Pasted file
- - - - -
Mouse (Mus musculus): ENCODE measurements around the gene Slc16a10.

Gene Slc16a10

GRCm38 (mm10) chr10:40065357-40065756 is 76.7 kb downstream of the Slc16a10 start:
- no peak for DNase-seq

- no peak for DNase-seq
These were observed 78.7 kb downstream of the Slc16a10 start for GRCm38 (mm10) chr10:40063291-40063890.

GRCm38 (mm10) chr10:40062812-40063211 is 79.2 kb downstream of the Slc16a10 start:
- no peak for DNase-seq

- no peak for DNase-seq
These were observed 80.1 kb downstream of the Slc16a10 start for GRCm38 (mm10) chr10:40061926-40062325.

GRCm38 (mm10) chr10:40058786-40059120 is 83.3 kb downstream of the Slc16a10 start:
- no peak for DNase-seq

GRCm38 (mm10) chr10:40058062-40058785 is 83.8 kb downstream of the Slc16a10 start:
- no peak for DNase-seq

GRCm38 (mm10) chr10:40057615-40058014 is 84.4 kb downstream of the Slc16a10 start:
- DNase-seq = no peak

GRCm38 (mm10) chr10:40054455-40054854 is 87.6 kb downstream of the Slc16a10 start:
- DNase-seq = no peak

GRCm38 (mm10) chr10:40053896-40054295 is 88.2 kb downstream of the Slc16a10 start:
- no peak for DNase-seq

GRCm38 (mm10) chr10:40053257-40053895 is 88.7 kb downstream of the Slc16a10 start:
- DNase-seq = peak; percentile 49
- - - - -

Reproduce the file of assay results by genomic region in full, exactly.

Mouse (Mus musculus): ENCODE measurements around the gene Slc16a10.

Gene Slc16a10

GRCm38 (mm10) chr10:40065357-40065756 is 76.7 kb downstream of the Slc16a10 start:
- no peak for DNase-seq

- no peak for DNase-seq
These were observed 78.7 kb downstream of the Slc16a10 start for GRCm38 (mm10) chr10:40063291-40063890.

GRCm38 (mm10) chr10:40062812-40063211 is 79.2 kb downstream of the Slc16a10 start:
- no peak for DNase-seq

- no peak for DNase-seq
These were observed 80.1 kb downstream of the Slc16a10 start for GRCm38 (mm10) chr10:40061926-40062325.

GRCm38 (mm10) chr10:40058786-40059120 is 83.3 kb downstream of the Slc16a10 start:
- no peak for DNase-seq

GRCm38 (mm10) chr10:40058062-40058785 is 83.8 kb downstream of the Slc16a10 start:
- no peak for DNase-seq

GRCm38 (mm10) chr10:40057615-40058014 is 84.4 kb downstream of the Slc16a10 start:
- DNase-seq = no peak

GRCm38 (mm10) chr10:40054455-40054854 is 87.6 kb downstream of the Slc16a10 start:
- DNase-seq = no peak

GRCm38 (mm10) chr10:40053896-40054295 is 88.2 kb downstream of the Slc16a10 start:
- no peak for DNase-seq

GRCm38 (mm10) chr10:40053257-40053895 is 88.7 kb downstream of the Slc16a10 start:
- DNase-seq = peak; percentile 49